HC Deb 15 October 2003 vol 411 cc117-238 12.34 pm
Andrew George (St. Ives)

I beg to move, That leave be given to bring in a Bill to make provision for a reduction in the number of Members of Parliament; to make provision for referendums on regional assemblies; and for connected purposes. I am sure that I would be high on the list of Members whom certain people would like to cull from this honourable establishment, but it would cause me considerable grief even to contemplate anyone leaving it. For reasons that I shall explain, however, I believe that some tough choices need to be made as a consequence of the programme of devolution in this country.

Why am I proposing that we should significantly reduce the number of MPs in this House? I am not the first person to make the suggestion. I do so, first, because of a dislocation of the public from the political process and a disregard for politicians that is increasing over time; secondly, because there are more MPs in the United Kingdom than in any other European Union country, and certainly more than in any other comparable western democracy, because of the consequences of the process of devolution; and, thirdly, because we can make considerable savings by reducing the number of MPs. I am sure that the public would rather see those resources spent on front-line public services than on maintaining an unfeasible and inappropriate number of MPs in this House. I also believe that there would be operational improvements in the way in which the House operates.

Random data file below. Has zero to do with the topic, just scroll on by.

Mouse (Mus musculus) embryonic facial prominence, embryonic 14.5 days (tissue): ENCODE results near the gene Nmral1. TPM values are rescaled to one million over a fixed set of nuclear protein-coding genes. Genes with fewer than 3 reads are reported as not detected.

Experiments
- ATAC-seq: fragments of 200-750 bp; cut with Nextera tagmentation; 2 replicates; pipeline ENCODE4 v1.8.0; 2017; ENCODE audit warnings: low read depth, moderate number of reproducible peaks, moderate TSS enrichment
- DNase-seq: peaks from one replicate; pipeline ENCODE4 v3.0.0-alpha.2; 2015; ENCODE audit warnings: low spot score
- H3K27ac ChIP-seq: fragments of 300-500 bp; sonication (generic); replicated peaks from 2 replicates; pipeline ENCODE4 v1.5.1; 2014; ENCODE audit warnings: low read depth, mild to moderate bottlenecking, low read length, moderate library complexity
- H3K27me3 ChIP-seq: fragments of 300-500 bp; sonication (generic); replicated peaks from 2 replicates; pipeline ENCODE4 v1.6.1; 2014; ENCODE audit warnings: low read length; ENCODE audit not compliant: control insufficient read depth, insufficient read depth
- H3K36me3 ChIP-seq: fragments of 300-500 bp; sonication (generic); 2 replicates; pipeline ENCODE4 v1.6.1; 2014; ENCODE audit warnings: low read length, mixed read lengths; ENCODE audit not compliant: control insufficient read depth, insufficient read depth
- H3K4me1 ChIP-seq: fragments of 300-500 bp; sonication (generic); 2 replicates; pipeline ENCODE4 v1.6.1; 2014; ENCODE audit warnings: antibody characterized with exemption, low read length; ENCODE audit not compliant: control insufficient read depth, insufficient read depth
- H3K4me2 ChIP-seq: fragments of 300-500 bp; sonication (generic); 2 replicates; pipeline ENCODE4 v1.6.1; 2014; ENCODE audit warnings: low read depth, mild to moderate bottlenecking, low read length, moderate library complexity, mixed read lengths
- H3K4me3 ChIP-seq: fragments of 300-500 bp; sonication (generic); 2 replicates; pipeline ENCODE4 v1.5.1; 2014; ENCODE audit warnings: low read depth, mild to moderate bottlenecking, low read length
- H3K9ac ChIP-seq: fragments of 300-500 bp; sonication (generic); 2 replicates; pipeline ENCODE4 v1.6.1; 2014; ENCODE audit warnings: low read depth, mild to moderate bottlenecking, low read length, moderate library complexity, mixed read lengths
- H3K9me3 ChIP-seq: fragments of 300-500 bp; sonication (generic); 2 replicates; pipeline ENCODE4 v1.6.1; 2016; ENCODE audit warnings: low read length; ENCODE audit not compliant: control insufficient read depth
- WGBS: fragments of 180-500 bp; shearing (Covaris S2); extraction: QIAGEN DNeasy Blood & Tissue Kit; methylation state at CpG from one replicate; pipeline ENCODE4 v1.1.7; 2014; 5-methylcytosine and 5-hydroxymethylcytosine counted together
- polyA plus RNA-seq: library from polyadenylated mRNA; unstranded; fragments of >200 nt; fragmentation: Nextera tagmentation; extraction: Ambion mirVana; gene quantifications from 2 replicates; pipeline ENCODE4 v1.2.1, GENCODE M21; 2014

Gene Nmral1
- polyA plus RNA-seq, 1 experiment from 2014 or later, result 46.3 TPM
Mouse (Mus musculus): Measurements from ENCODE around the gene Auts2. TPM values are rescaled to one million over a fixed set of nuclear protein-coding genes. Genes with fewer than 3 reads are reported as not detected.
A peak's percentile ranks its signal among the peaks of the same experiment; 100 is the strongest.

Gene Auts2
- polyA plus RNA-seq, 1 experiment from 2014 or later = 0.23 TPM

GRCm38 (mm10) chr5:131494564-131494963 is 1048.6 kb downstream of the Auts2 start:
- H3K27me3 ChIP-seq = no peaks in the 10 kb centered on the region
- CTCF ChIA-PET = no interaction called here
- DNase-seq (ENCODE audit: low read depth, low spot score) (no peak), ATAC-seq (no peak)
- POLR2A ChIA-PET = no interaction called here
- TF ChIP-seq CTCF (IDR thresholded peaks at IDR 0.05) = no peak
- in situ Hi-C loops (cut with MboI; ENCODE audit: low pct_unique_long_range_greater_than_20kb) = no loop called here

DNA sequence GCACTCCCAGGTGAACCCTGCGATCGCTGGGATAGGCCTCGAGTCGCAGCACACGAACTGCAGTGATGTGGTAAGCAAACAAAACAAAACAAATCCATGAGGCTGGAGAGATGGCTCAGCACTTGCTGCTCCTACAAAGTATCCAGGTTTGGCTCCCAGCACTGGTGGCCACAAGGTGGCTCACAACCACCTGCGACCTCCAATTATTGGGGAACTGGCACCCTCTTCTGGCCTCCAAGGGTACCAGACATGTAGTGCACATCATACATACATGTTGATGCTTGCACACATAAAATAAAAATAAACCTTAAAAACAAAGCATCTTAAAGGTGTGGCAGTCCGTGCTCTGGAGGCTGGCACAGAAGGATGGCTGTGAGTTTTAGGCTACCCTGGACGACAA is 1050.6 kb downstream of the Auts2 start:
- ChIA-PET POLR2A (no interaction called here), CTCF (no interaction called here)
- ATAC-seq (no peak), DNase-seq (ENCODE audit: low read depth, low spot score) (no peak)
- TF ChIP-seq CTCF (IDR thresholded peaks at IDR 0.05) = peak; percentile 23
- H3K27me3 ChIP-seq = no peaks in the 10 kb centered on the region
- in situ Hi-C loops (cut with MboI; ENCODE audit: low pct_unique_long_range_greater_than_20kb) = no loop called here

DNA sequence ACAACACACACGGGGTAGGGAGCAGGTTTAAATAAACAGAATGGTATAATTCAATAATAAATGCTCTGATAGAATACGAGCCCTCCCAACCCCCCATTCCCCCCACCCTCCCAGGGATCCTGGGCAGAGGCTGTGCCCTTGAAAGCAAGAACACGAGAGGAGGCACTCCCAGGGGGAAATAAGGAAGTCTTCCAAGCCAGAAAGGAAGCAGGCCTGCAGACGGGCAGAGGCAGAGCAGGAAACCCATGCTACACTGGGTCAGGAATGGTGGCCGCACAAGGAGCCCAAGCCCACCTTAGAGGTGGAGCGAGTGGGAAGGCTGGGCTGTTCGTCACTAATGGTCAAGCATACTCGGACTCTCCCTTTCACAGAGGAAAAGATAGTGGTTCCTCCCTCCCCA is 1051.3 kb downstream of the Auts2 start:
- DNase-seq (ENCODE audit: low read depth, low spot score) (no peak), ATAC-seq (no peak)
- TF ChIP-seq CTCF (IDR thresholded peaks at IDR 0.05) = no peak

Although I would have introduced a Bill of this nature in any case, I have to declare an interest, in that I currently face a boundary commission review in my constituency. With a population of 500,000, the five constituencies in Cornwall have an electorate per constituency of 77,000, which the boundary commission has decided is 7,000 over the national electoral quota. It has therefore decided that the number of MPs should be increased from five to six. We welcome the decision, of course, but it means that we face some difficult choices.

In my constituency, for example, the boundary commission has proposed that I should lose the whole of the Lizard, which is where I was born and brought up, but clandestine proposals have also been made by another political party to gerrymander the constituency's boundaries in another area, which would take out the town of Hayle, in which I live. That is not a choice that I welcome. The issue of under-representation in Cornwall should clearly be addressed, but we should do so in a quite different way—namely, by reducing the number of Members of Parliament coming to this House altogether.

I want to go through the points that I made earlier in more detail. The often-repeated claim that there is a dislocation of the electorate from the political process and a public disenchantment with politicians is often accompanied by the recognisable sound of hand-wringing and swift, energetic and urgent efforts to do absolutely nothing about the problem. The public have a perception that we vote ourselves generous pay rises and allowances and more favourable pensions than we offer to them. Of course, we need to address those issues as well. There is also a perception—I think that it is right—that we lead a relatively charmed and luxurious life in the House, in comparison with the majority of our constituents. Failing to face up to the tough choices will result in our continuing to lose respect, when we need to regain the respect that I believe that the majority of hard-working right hon. and hon. Members richly deserve.